When Rachel Chu agrees to spend the summer in Singapore with her boyfriend, Nicholas Young, she envisions a humble family home, long drives to explore the island, and quality time with the man she might one day marry. What she doesn’t know is that Nick’s family home happens to look like a palace, that she’ll ride in more private planes than cars, and that with one of Asia’s most eligible bachelors on her arm, Rachel might as well have a target on her back. Initiated into a world of dynastic splendor beyond imagination, Rachel meets Astrid, the It Girl of Singapore society; Eddie, whose family practically lives in the pages of the Hong Kong socialite magazines; and Eleanor, Nick’s formidable mother, a woman who has very strong feelings about who her son should–and should not–marry. Uproarious, addictive, and filled with jaw-dropping opulence, Crazy Rich Asians is an insider’s look at the Asian JetSet; a perfect depiction of the clash between old money and new money; between Overseas Chinese and Mainland Chinese; and a fabulous novel about what it means to be young, in love, and gloriously, crazilyrich.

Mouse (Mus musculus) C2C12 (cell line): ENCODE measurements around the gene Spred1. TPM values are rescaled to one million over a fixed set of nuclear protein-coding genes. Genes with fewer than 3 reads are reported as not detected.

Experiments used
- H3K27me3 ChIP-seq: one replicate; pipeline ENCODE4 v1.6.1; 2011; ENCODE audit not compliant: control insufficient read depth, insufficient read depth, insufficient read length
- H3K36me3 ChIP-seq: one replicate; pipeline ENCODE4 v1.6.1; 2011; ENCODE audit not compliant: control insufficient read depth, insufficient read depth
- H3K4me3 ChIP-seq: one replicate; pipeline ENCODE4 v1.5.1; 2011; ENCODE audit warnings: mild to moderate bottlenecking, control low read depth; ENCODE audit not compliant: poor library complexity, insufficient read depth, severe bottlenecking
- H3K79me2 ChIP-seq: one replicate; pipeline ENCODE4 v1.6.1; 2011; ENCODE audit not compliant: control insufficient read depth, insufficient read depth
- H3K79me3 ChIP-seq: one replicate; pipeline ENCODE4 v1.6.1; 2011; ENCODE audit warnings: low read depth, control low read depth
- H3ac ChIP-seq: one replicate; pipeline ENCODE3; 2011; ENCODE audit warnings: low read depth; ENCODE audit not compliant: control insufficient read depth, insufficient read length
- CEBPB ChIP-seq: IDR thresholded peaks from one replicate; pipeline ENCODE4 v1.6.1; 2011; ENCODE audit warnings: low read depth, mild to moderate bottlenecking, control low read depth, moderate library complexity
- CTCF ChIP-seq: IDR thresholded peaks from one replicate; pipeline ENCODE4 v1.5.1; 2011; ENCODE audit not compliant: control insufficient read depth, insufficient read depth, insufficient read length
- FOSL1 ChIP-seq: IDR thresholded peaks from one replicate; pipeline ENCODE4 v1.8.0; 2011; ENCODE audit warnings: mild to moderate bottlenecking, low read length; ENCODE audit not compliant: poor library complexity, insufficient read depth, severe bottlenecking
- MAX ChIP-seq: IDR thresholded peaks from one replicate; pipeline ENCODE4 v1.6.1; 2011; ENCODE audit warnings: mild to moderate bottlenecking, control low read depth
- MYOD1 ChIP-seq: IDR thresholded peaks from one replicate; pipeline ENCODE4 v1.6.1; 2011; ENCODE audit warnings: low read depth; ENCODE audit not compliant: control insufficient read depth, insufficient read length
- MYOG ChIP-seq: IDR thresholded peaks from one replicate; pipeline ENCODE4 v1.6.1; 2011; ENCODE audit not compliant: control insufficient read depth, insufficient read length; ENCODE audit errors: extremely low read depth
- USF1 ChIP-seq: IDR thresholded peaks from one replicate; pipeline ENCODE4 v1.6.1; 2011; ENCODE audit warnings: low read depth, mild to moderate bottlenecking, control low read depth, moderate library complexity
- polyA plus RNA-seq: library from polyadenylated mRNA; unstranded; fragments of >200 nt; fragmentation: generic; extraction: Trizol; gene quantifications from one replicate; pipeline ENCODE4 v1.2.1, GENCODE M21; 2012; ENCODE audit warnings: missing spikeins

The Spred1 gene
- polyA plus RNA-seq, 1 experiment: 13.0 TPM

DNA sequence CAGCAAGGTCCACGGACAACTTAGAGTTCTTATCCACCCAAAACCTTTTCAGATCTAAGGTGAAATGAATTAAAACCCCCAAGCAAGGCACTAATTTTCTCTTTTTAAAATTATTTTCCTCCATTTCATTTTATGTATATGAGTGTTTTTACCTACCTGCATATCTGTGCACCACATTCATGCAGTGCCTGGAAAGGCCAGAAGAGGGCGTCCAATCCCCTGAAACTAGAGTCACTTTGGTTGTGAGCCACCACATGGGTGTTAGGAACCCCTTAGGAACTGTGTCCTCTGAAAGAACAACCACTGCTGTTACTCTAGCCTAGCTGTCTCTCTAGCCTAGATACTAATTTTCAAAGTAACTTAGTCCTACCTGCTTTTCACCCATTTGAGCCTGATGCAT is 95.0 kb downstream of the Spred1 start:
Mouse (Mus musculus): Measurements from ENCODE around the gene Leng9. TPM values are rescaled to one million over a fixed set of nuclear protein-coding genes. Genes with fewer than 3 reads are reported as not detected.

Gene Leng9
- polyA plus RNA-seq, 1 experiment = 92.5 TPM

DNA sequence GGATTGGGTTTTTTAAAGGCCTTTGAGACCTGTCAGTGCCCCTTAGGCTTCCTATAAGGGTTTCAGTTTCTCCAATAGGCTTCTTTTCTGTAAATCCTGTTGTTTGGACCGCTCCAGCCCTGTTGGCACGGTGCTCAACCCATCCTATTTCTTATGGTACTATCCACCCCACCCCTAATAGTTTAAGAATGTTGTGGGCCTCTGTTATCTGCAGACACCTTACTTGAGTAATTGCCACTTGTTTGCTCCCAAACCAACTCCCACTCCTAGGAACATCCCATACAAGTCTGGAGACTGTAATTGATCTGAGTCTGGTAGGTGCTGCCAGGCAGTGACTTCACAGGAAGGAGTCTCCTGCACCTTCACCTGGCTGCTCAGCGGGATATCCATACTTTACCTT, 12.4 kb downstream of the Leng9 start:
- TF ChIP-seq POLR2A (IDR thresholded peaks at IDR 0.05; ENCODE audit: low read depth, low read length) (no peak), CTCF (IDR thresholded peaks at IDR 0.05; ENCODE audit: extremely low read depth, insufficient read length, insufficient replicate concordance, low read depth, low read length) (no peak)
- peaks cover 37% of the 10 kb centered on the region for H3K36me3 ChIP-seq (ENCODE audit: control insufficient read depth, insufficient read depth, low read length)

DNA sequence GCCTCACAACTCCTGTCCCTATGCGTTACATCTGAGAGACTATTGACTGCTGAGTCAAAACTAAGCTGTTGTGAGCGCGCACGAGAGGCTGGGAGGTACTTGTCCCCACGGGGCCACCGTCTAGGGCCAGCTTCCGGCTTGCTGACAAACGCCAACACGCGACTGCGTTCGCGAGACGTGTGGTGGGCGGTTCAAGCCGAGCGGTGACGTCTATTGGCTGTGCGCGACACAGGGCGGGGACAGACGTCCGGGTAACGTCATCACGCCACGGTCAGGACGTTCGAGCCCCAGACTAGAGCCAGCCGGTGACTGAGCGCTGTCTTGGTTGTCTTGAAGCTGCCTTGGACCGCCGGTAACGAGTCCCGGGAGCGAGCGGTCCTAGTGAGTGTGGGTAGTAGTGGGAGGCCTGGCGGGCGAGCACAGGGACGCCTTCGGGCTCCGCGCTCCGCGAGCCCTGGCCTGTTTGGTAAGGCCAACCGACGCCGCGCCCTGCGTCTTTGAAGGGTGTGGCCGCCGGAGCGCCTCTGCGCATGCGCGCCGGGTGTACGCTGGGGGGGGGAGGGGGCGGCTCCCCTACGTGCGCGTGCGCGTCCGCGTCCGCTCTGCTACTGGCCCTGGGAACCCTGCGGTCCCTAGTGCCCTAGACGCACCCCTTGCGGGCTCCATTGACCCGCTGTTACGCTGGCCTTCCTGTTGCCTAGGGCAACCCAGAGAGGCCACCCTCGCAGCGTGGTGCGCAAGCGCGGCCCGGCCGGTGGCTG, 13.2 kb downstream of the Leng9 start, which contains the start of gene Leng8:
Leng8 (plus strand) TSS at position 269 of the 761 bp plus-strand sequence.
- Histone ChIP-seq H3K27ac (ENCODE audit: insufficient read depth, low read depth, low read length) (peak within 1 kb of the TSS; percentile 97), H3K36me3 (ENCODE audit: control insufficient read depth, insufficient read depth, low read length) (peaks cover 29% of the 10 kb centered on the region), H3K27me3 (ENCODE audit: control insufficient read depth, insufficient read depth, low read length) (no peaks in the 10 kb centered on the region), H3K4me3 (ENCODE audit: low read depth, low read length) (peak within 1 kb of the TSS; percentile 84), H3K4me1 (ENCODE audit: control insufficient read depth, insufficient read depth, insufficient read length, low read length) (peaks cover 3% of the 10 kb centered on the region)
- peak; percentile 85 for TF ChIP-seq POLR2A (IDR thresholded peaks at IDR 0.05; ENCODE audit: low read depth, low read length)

My mum frequently compares TV show episodes to potato chips. You can’t just consume one, she says. And the chapters of this book are like potato chips. Are they going to make you a better, healthier person? Heck no. Are they delicious, wonderful, impossible to give up, and somehow you still don’t regret anything? Yes. 100% yes.
Crazy Rich Asians is the most fun I’ve had with a book in a long time. It’s pure escapism. Characters drop tens of thousands of dollars on dresses, jet around to different continents like they’re walking next door, and have their every day breakfast prepared by Michelin-starred chefs. I can enjoy all that without leaving the comfort of my bed and the Cheetos piled on my cleavage because I was too lazy to go to the kitchen to get a plate.
But that’s why this book is so great! It’s over the top and ridiculous, but in a way that is fully aware of that and invites you to be over the top and ridiculous as well. Most of the POV characters, such as Rachel and Astrid, are fully aware of how insane the world of the story is, and the contrast works nicely.
The sense of place is also insanely strong. This is a book for the senses, whether it’s seeing the lavish settings in your mind’s eye, feeling the weight of crazily overpriced fabrics on your skin, or the taste of perfectly cooked food in your mouth. (Seriously, this book made me so hungry. I need to go eat dumplings now.)
At the end of the day, though, the beauty of the book is its shameless invitation to you to enter its world of excessive luxury. Forget the dumpster fire that is the real world, and sink into this almost surrealist one where being seen in head-to-toe Prada is the worst thing that could happen to somebody. (Ugh, new money, right?) This is a potato chip book at its finest and, if you’ll excuse me, I need to find another bag.